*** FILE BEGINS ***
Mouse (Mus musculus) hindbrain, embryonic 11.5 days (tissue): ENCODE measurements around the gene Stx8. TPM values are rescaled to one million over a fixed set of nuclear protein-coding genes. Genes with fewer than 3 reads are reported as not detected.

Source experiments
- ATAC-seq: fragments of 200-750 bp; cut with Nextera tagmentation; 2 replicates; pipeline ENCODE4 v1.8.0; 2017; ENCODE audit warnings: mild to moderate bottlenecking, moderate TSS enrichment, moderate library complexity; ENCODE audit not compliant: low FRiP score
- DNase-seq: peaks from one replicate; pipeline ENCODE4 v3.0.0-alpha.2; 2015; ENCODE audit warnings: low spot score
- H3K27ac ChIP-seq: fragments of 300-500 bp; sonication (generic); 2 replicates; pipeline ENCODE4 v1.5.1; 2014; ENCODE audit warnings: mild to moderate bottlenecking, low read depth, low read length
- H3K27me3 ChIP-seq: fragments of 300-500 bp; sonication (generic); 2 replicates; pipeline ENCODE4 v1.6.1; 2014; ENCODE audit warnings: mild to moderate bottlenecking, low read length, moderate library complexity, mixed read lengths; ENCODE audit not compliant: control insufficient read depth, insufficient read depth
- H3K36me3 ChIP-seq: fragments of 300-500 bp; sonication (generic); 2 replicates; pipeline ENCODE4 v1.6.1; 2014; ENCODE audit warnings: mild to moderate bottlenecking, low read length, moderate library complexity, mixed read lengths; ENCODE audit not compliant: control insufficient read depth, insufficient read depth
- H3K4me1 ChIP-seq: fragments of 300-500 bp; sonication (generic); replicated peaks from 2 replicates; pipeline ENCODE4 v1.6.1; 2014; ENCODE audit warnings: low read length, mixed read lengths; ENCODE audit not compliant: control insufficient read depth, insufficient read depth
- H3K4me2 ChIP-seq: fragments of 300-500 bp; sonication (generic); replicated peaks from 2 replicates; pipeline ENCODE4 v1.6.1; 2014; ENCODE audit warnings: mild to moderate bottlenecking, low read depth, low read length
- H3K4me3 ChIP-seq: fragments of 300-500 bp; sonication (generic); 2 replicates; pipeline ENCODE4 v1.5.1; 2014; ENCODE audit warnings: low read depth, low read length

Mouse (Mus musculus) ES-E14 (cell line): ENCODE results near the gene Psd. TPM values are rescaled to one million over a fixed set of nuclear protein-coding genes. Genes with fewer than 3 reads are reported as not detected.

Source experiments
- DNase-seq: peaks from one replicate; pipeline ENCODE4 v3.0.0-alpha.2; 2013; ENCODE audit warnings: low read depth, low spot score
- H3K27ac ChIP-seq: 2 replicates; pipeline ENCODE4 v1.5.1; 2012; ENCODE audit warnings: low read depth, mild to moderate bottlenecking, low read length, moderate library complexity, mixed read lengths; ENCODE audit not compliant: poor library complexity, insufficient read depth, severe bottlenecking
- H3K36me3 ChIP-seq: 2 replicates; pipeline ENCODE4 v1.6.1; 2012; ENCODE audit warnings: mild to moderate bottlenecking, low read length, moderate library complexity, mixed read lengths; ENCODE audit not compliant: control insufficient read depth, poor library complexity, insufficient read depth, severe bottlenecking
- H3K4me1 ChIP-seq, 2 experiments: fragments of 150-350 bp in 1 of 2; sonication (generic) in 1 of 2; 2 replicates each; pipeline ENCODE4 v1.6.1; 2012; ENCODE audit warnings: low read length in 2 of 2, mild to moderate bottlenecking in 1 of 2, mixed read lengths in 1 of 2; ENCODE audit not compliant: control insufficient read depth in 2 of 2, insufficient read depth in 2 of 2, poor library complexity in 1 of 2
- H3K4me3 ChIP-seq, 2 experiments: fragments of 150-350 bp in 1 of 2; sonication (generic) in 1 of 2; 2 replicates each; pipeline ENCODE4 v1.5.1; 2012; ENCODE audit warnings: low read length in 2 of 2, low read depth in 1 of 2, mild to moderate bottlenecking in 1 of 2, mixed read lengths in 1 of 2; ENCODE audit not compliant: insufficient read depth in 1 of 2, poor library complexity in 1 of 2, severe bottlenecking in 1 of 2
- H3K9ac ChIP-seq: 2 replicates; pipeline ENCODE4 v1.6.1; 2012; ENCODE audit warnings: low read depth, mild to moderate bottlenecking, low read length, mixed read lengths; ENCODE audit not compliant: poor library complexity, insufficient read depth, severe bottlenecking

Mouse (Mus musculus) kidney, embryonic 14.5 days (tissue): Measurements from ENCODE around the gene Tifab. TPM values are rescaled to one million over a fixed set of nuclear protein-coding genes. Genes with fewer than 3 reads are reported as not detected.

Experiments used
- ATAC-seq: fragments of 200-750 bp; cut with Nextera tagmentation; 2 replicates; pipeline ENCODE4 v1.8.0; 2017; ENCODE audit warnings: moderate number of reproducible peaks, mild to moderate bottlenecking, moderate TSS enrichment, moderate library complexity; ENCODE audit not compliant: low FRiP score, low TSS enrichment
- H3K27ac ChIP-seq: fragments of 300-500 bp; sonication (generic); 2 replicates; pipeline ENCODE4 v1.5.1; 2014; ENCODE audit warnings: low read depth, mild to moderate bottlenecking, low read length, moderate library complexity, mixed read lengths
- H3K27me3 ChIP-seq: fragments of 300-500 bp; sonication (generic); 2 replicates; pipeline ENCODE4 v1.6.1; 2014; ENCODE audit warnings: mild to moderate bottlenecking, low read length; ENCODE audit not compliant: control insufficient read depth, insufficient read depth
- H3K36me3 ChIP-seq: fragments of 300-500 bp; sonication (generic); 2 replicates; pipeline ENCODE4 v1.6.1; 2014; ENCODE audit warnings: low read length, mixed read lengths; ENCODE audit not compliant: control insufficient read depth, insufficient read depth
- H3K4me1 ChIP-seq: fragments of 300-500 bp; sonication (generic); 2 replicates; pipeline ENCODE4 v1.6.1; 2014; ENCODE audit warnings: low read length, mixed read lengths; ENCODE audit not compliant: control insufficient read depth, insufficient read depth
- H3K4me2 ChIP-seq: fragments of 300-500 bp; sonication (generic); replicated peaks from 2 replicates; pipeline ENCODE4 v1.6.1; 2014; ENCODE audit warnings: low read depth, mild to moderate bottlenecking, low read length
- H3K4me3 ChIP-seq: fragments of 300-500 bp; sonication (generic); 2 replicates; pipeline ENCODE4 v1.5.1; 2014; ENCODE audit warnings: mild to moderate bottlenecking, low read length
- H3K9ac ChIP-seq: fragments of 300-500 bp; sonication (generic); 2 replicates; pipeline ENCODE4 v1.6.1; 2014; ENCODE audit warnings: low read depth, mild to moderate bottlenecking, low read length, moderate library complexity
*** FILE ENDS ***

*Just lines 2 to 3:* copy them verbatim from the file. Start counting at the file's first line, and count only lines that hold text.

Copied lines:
Source experiments
- ATAC-seq: fragments of 200-750 bp; cut with Nextera tagmentation; 2 replicates; pipeline ENCODE4 v1.8.0; 2017; ENCODE audit warnings: mild to moderate bottlenecking, moderate TSS enrichment, moderate library complexity; ENCODE audit not compliant: low FRiP score